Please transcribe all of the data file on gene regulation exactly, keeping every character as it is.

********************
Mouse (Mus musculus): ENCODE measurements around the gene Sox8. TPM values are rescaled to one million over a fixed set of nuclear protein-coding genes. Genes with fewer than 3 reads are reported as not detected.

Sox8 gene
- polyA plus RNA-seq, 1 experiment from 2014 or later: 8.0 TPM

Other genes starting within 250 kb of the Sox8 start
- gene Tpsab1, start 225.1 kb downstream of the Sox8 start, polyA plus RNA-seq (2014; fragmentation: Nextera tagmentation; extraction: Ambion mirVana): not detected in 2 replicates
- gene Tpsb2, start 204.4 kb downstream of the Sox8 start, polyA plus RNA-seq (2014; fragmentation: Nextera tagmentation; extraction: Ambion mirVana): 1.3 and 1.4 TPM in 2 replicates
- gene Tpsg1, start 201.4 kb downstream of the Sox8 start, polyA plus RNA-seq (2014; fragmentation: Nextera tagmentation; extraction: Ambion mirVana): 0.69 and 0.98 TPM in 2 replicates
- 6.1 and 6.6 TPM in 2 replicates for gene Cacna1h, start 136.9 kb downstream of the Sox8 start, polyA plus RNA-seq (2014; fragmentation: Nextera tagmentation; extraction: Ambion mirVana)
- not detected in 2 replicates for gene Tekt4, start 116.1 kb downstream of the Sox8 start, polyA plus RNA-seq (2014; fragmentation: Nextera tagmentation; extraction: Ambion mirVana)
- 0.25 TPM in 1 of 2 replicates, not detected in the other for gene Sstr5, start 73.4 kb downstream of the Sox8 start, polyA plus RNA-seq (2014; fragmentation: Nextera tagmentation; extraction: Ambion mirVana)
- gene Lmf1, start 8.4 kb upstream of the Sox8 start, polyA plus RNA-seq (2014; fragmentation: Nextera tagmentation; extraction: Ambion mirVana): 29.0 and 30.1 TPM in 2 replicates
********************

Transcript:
Mouse (Mus musculus): ENCODE measurements around the gene Sox8. TPM values are rescaled to one million over a fixed set of nuclear protein-coding genes. Genes with fewer than 3 reads are reported as not detected.

Sox8 gene
- polyA plus RNA-seq, 1 experiment from 2014 or later: 8.0 TPM

Other genes starting within 250 kb of the Sox8 start
- gene Tpsab1, start 225.1 kb downstream of the Sox8 start, polyA plus RNA-seq (2014; fragmentation: Nextera tagmentation; extraction: Ambion mirVana): not detected in 2 replicates
- gene Tpsb2, start 204.4 kb downstream of the Sox8 start, polyA plus RNA-seq (2014; fragmentation: Nextera tagmentation; extraction: Ambion mirVana): 1.3 and 1.4 TPM in 2 replicates
- gene Tpsg1, start 201.4 kb downstream of the Sox8 start, polyA plus RNA-seq (2014; fragmentation: Nextera tagmentation; extraction: Ambion mirVana): 0.69 and 0.98 TPM in 2 replicates
- 6.1 and 6.6 TPM in 2 replicates for gene Cacna1h, start 136.9 kb downstream of the Sox8 start, polyA plus RNA-seq (2014; fragmentation: Nextera tagmentation; extraction: Ambion mirVana)
- not detected in 2 replicates for gene Tekt4, start 116.1 kb downstream of the Sox8 start, polyA plus RNA-seq (2014; fragmentation: Nextera tagmentation; extraction: Ambion mirVana)
- 0.25 TPM in 1 of 2 replicates, not detected in the other for gene Sstr5, start 73.4 kb downstream of the Sox8 start, polyA plus RNA-seq (2014; fragmentation: Nextera tagmentation; extraction: Ambion mirVana)
- gene Lmf1, start 8.4 kb upstream of the Sox8 start, polyA plus RNA-seq (2014; fragmentation: Nextera tagmentation; extraction: Ambion mirVana): 29.0 and 30.1 TPM in 2 replicates